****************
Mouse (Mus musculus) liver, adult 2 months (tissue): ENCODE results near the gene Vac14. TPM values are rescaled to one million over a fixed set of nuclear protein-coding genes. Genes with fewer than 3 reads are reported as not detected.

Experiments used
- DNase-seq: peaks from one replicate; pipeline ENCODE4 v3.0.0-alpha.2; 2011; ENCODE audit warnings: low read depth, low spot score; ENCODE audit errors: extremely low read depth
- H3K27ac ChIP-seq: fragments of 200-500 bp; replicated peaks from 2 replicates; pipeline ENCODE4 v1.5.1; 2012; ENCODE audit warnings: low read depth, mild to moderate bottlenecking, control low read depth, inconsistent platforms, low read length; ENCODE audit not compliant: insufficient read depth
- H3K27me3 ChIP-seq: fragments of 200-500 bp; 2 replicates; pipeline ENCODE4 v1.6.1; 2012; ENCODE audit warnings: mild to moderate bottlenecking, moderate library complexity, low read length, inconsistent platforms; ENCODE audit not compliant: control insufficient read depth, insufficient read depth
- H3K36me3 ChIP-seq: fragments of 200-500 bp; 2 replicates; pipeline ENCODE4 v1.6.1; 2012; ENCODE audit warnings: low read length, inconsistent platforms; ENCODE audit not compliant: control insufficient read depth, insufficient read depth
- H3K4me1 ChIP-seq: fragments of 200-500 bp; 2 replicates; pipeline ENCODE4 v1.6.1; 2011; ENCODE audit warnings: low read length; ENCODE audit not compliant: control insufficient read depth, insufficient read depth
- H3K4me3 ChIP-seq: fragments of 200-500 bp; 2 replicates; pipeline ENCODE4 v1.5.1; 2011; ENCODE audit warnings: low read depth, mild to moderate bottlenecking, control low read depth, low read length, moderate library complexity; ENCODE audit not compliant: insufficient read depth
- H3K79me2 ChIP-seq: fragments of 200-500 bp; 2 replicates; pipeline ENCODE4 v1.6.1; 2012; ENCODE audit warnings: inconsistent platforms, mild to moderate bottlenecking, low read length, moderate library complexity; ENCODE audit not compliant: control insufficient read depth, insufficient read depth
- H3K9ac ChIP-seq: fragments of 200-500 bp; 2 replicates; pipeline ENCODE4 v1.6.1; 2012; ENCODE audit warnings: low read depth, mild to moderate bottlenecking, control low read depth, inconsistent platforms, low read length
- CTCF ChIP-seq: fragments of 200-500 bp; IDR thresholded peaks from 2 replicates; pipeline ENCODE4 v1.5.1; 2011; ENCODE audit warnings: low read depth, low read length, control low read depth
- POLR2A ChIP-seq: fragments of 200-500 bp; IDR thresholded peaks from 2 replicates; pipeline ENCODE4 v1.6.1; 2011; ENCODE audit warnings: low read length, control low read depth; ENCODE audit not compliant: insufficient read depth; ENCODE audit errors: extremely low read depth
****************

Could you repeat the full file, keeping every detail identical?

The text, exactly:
Mouse (Mus musculus) liver, adult 2 months (tissue): ENCODE results near the gene Vac14. TPM values are rescaled to one million over a fixed set of nuclear protein-coding genes. Genes with fewer than 3 reads are reported as not detected.

Experiments used
- DNase-seq: peaks from one replicate; pipeline ENCODE4 v3.0.0-alpha.2; 2011; ENCODE audit warnings: low read depth, low spot score; ENCODE audit errors: extremely low read depth
- H3K27ac ChIP-seq: fragments of 200-500 bp; replicated peaks from 2 replicates; pipeline ENCODE4 v1.5.1; 2012; ENCODE audit warnings: low read depth, mild to moderate bottlenecking, control low read depth, inconsistent platforms, low read length; ENCODE audit not compliant: insufficient read depth
- H3K27me3 ChIP-seq: fragments of 200-500 bp; 2 replicates; pipeline ENCODE4 v1.6.1; 2012; ENCODE audit warnings: mild to moderate bottlenecking, moderate library complexity, low read length, inconsistent platforms; ENCODE audit not compliant: control insufficient read depth, insufficient read depth
- H3K36me3 ChIP-seq: fragments of 200-500 bp; 2 replicates; pipeline ENCODE4 v1.6.1; 2012; ENCODE audit warnings: low read length, inconsistent platforms; ENCODE audit not compliant: control insufficient read depth, insufficient read depth
- H3K4me1 ChIP-seq: fragments of 200-500 bp; 2 replicates; pipeline ENCODE4 v1.6.1; 2011; ENCODE audit warnings: low read length; ENCODE audit not compliant: control insufficient read depth, insufficient read depth
- H3K4me3 ChIP-seq: fragments of 200-500 bp; 2 replicates; pipeline ENCODE4 v1.5.1; 2011; ENCODE audit warnings: low read depth, mild to moderate bottlenecking, control low read depth, low read length, moderate library complexity; ENCODE audit not compliant: insufficient read depth
- H3K79me2 ChIP-seq: fragments of 200-500 bp; 2 replicates; pipeline ENCODE4 v1.6.1; 2012; ENCODE audit warnings: inconsistent platforms, mild to moderate bottlenecking, low read length, moderate library complexity; ENCODE audit not compliant: control insufficient read depth, insufficient read depth
- H3K9ac ChIP-seq: fragments of 200-500 bp; 2 replicates; pipeline ENCODE4 v1.6.1; 2012; ENCODE audit warnings: low read depth, mild to moderate bottlenecking, control low read depth, inconsistent platforms, low read length
- CTCF ChIP-seq: fragments of 200-500 bp; IDR thresholded peaks from 2 replicates; pipeline ENCODE4 v1.5.1; 2011; ENCODE audit warnings: low read depth, low read length, control low read depth
- POLR2A ChIP-seq: fragments of 200-500 bp; IDR thresholded peaks from 2 replicates; pipeline ENCODE4 v1.6.1; 2011; ENCODE audit warnings: low read length, control low read depth; ENCODE audit not compliant: insufficient read depth; ENCODE audit errors: extremely low read depth